3-Micron Room-Temperature Semiconductor Laser Developed


9/22/1999 - 51-99r
Contact: Public Affairs Office, (202) 767-2541



Researchers at the Naval Research Laboratory (NRL), Sarnoff Corporation, and Sensors Unlimited have demonstrated the first room-temperature operation of an interband III-V laser diode emitting at a wavelength beyond three microns. The research team reports that this new development brings the GaSb-based technology closer to achieving truly practical and portable Mid-IR laser systems that are needed for many military and commercial applications. This work was sponsored by the Office of Naval Research (ONR).

The research team was led by Dr. Jerry Meyer of NRL's Optical Physics Branch in the Optical Sciences Division, Dr. Ramon Martinelli of the Sarnoff Corporation, and Dr. Alan Sugg of Sensors Unlimited, Inc.

Dr. Meyer reports, "A truly practical Mid-IR laser will need to operate continuously (cw) at room temperature if it is to find widespread commercial acceptance. To date at room temperature, our lasers only emit short pulses which are useful for many research applications. This achievement is an important milestone that the optoelectronics community has been working towards for over a decade.

Earlier researchers using non-cascaded III-V semiconductor lasers achieved pulsed operation only up to -18° C. During the last three years, III-V quantum cascade lasers using intersubband transitions and lead-salt lasers with IV-VI compounds achieved pulsed room-temperature operation in this wavelength range. While no Mid-IR semiconductor has lased continuously at non-cryogenic temperatures to date, the new W quantum well laser reached -78° C, which is higher than any earlier III-V laser beyond 3 microns."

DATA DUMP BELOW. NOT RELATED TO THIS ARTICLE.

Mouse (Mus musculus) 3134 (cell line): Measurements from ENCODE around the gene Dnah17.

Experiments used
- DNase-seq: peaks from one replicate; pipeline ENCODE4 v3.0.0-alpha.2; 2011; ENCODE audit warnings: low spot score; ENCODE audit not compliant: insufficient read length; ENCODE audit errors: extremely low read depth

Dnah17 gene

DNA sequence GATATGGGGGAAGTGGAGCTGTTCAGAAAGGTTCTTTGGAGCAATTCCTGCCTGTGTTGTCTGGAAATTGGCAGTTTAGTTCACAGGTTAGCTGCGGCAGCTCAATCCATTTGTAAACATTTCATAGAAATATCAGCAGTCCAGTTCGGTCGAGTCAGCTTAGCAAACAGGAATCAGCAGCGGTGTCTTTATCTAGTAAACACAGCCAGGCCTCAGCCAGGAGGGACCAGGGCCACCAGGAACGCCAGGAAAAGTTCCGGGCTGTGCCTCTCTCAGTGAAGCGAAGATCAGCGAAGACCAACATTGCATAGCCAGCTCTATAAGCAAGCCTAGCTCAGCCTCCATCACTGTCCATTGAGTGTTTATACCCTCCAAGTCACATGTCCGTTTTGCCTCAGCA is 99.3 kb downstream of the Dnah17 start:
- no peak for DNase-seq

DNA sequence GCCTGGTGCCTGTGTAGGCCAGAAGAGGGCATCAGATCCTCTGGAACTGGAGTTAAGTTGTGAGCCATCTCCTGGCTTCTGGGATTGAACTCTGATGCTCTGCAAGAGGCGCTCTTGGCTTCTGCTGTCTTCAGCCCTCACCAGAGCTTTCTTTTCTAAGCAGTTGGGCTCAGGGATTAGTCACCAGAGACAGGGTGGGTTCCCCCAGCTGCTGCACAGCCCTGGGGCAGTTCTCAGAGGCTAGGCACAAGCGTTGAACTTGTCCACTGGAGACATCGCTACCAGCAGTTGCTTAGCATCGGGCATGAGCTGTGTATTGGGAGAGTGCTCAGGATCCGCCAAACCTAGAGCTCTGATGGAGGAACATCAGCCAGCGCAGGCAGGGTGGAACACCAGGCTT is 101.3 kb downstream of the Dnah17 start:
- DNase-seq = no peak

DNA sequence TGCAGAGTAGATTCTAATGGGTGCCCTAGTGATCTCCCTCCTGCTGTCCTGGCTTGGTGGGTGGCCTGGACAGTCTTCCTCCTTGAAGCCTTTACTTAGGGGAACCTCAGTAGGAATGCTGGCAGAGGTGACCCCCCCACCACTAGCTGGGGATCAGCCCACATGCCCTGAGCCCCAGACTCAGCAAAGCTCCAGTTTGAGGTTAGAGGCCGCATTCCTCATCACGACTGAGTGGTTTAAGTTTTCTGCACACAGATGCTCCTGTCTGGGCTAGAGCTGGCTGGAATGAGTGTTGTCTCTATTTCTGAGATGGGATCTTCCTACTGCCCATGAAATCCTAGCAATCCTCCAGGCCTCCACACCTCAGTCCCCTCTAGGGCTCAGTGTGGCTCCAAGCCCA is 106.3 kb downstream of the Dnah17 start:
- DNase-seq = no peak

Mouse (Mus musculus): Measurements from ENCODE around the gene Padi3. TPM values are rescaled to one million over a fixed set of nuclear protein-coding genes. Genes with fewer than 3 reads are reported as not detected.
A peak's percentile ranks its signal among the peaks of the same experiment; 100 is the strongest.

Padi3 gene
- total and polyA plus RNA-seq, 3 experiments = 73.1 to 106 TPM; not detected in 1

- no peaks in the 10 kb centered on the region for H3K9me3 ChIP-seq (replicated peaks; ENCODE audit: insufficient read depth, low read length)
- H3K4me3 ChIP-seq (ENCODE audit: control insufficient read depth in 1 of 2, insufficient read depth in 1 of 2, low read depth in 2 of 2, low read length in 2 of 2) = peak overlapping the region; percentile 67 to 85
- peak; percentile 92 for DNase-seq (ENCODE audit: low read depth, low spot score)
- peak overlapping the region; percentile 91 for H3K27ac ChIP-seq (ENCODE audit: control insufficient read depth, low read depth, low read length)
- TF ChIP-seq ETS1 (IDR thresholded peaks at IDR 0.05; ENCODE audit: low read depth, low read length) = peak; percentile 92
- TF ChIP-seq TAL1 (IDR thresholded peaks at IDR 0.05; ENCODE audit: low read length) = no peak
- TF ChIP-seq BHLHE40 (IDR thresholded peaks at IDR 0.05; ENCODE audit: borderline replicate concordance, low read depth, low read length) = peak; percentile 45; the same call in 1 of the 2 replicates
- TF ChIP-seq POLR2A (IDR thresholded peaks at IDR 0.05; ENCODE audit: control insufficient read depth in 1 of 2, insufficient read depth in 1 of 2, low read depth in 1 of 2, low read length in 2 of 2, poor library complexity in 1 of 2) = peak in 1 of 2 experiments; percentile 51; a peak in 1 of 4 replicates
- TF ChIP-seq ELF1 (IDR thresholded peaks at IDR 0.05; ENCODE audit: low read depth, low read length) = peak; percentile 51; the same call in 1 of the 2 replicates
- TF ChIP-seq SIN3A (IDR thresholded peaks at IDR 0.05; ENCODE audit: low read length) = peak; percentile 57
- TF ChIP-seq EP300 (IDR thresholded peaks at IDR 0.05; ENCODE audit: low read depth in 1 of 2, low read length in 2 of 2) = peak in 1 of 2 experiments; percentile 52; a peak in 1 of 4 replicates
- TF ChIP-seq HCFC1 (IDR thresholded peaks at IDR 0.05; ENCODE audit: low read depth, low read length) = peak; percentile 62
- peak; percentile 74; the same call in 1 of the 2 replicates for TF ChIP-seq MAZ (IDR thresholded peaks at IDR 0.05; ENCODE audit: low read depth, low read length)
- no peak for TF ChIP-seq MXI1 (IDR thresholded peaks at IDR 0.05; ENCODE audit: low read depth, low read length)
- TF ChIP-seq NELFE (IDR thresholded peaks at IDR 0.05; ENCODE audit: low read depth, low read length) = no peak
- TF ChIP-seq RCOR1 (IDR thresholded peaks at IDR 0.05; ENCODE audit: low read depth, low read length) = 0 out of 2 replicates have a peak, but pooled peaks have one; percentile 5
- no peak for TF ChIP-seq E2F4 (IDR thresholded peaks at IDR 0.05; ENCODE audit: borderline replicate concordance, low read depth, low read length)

The research team reports that the structure enabling them to reach room temperature operation was composed of an NRL-developed antimonide type-II "W" quantum well active region combined with a Sarnoff developed broadened-waveguide confinement region. The lasing wavelength at 27° C was 3.3 microns, the spectral width was 12 nanometers, and the peak output power was greater than 2 miliwatts.

Trace amounts (parts per billion to parts per million) of chemicals may be detected with 100 to100,000 times greater sensitivity in the Mid-IR than at shorter wavelengths. Once the technology is commercially available, inexpensive room-temperature laser diodes will find widespread use in such applications as pollution monitoring, leak detection, medical diagnostics, factory process control, base-cleanup, and the detection of chemical weapons sites.



Get NRL News: RSS


About the U.S. Naval Research Laboratory

The U.S. Naval Research Laboratory is the Navy's full-spectrum corporate laboratory, conducting a broadly based multidisciplinary program of scientific research and advanced technological development. The Laboratory, with a total complement of nearly 2,800 personnel, is located in southwest Washington, D.C., with other major sites at the Stennis Space Center, Miss., and Monterey, Calif. NRL has served the Navy and the nation for over 90 years and continues to meet the complex technological challenges of today's world. For more information, visit the NRL homepage or join the conversation on Twitter, Facebook, and YouTube.

Comment policy: We hope to receive submissions from all viewpoints, but we ask that all participants agree to the Department of Defense Social Media User Agreement. All comments are reviewed before being posted.